For more information, search for this course here.

STAT 3050
Introduction to Statistical Inference (3,1,0)

STAT 3050 Introduction to Statistical Inference (3,1,0)

Credits: 3 credits
Delivery: Campus

This course examines the theory behind statistical inference. Students will review probability theory, sampling distributions, methods of estimation, and hypothesis testing. Students will learn more advanced inferential techniques such as maximum likelihood estimation, bootstrapping, Bayesian methods, likelihood ratio testing, and confidence intervals. There will be an emphasis on the theory of these approaches in addition to their application.
Prerequisite: STAT 2000 with a minimum grade of C and MATH 3020 with a minimum grade of C or instructor permission.
For more information, search for this course here.

MATH 3160
Differential Equations 2 (3,1,0)

MATH 3160 Differential Equations 2 (3,1,0)

Credits: 3 credits
Delivery: Campus

This course begins with an introduction to Fourier series and Fourier transforms. Next, series solutions of ordinary differential equations are examined. Power series methods are applied to obtain solutions near ordinary points and regular singular points. Students then consider Sturm-Liouville boundary value problems and series of eigenfunctions. Initial value and boundary value problems involving partial differential equations are then examined. Solutions are found using the methods of separation of variables, Green's functions and integral transforms. Physical applications discussed include the heat/diffusion equation, wave equation and Laplace's equation. Prerequisites: MATH 2240-Differential Equations with a minimum grade of C
Exclusion: Students will only receive credit for one of MATH 3160 or PHYS 3120.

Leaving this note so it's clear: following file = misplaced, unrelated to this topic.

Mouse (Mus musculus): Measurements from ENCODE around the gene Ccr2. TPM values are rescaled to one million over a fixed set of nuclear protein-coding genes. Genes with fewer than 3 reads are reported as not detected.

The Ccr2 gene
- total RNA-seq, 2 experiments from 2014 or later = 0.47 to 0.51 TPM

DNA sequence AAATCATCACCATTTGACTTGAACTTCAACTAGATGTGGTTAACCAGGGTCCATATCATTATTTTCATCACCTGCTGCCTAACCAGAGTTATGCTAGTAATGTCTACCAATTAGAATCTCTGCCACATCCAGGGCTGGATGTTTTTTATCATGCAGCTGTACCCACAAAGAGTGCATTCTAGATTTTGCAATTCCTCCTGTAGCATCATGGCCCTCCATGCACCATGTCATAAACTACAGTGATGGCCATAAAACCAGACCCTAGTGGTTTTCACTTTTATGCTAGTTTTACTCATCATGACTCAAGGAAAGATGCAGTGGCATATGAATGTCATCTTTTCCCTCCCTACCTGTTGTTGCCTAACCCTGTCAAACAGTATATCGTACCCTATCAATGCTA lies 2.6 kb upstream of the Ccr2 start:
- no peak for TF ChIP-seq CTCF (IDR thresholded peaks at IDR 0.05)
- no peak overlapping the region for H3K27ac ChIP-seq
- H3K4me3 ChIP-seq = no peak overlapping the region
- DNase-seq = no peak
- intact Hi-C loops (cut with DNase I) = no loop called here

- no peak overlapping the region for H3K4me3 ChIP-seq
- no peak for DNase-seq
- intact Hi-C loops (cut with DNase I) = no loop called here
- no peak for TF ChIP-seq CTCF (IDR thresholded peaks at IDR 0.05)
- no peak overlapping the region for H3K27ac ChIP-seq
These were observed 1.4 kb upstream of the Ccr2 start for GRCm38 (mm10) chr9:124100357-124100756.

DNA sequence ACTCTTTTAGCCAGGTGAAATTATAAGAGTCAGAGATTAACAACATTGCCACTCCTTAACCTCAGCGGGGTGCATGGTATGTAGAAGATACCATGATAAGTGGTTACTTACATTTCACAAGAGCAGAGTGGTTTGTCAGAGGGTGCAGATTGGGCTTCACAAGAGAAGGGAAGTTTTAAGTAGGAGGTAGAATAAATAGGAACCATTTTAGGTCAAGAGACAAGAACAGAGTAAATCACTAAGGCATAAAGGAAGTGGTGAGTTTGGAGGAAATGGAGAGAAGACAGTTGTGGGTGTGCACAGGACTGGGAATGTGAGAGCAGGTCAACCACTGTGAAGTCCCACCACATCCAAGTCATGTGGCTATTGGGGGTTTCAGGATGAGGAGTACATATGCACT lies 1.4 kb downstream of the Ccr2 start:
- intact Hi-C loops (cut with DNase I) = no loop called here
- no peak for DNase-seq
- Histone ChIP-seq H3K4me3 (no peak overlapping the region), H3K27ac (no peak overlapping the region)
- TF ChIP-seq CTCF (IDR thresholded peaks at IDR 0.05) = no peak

For more information, search for this course here.

MATH 3400
Introduction to Linear Programming (3,1,0)

MATH 3400 Introduction to Linear Programming (3,1,0)

Credits: 3 credits
Delivery: Campus

This course introduces the theory and applications of linear programming. Topics include: the graphic method, the simplex algorithm, the revised simplex method, duality theory, and sensitivity analysis. Some special linear programming problems such as transportation, network flows, and game theory are explored. Prerequisites: MATH 2120 or MATH 2121 with a minimum grade of C
For more information, search for this course here.

STAT 4040
Analysis of Variance (3,1,0)

STAT 4040 Analysis of Variance (3,1,0)

Credits: 3 credits
Delivery: Campus

Students discuss the analysis of variance for standard experimental designs. Topics include single factor designs, fixed and random effects, block designs, hierarchical designs, multiple comparisons, factorial designs, mixed models, general rules for analysis of balanced designs, and analysis of covariance. Co-Requisite: STAT 3060 Required Seminar: STAT 4040S
For more information, search for this course here.

MATH 4410
Modelling of Discrete Optimization Problems (3,1,0)

MATH 4410 Modelling of Discrete Optimization Problems (3,1,0)

Credits: 3 credits
Delivery: Campus

Real-world optimization problems are formulated in order to be resolved by standard techniques involving linear programming, integer programming, network flows, dynamic programming and goal programming. Additional techniques may include post-optimality analysis, game theory, nonlinear programming, and heuristic techniques. Prerequisites: MATH 3400-Intro to Linear Programming with a minimum grade of C
For more information, search for this course here.

Upper level MATH elective (3000 or 4000 level)